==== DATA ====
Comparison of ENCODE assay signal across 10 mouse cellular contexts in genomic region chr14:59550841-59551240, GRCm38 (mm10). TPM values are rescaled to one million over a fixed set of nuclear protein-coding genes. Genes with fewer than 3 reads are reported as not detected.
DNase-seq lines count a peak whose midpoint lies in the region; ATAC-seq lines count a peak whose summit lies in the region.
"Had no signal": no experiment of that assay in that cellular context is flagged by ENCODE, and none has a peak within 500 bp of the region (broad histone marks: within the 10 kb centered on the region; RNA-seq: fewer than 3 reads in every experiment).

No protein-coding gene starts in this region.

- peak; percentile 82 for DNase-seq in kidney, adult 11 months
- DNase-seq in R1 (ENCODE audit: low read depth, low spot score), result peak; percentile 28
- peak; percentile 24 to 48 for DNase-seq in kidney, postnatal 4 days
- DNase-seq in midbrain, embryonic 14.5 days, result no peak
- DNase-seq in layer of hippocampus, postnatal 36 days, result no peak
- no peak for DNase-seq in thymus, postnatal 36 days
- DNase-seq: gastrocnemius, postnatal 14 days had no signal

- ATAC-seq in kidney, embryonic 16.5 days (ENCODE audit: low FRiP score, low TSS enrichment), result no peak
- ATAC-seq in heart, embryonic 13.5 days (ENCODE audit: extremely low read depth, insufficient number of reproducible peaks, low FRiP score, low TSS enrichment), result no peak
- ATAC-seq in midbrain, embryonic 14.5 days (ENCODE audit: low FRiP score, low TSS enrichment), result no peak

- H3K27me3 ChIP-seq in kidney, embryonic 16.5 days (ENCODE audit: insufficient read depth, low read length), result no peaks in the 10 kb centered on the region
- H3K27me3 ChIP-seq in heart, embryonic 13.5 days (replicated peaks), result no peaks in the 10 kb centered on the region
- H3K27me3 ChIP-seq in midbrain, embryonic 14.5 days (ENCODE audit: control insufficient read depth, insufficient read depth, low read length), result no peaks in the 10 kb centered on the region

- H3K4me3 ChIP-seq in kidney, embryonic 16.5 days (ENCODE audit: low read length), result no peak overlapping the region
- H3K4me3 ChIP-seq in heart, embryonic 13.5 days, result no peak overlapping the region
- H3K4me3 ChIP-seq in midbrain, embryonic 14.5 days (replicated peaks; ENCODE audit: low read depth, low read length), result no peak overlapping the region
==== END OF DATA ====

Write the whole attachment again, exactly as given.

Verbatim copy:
Comparison of ENCODE assay signal across 10 mouse cellular contexts in genomic region chr14:59550841-59551240, GRCm38 (mm10). TPM values are rescaled to one million over a fixed set of nuclear protein-coding genes. Genes with fewer than 3 reads are reported as not detected.
DNase-seq lines count a peak whose midpoint lies in the region; ATAC-seq lines count a peak whose summit lies in the region.
"Had no signal": no experiment of that assay in that cellular context is flagged by ENCODE, and none has a peak within 500 bp of the region (broad histone marks: within the 10 kb centered on the region; RNA-seq: fewer than 3 reads in every experiment).

No protein-coding gene starts in this region.

- peak; percentile 82 for DNase-seq in kidney, adult 11 months
- DNase-seq in R1 (ENCODE audit: low read depth, low spot score), result peak; percentile 28
- peak; percentile 24 to 48 for DNase-seq in kidney, postnatal 4 days
- DNase-seq in midbrain, embryonic 14.5 days, result no peak
- DNase-seq in layer of hippocampus, postnatal 36 days, result no peak
- no peak for DNase-seq in thymus, postnatal 36 days
- DNase-seq: gastrocnemius, postnatal 14 days had no signal

- ATAC-seq in kidney, embryonic 16.5 days (ENCODE audit: low FRiP score, low TSS enrichment), result no peak
- ATAC-seq in heart, embryonic 13.5 days (ENCODE audit: extremely low read depth, insufficient number of reproducible peaks, low FRiP score, low TSS enrichment), result no peak
- ATAC-seq in midbrain, embryonic 14.5 days (ENCODE audit: low FRiP score, low TSS enrichment), result no peak

- H3K27me3 ChIP-seq in kidney, embryonic 16.5 days (ENCODE audit: insufficient read depth, low read length), result no peaks in the 10 kb centered on the region
- H3K27me3 ChIP-seq in heart, embryonic 13.5 days (replicated peaks), result no peaks in the 10 kb centered on the region
- H3K27me3 ChIP-seq in midbrain, embryonic 14.5 days (ENCODE audit: control insufficient read depth, insufficient read depth, low read length), result no peaks in the 10 kb centered on the region

- H3K4me3 ChIP-seq in kidney, embryonic 16.5 days (ENCODE audit: low read length), result no peak overlapping the region
- H3K4me3 ChIP-seq in heart, embryonic 13.5 days, result no peak overlapping the region
- H3K4me3 ChIP-seq in midbrain, embryonic 14.5 days (replicated peaks; ENCODE audit: low read depth, low read length), result no peak overlapping the region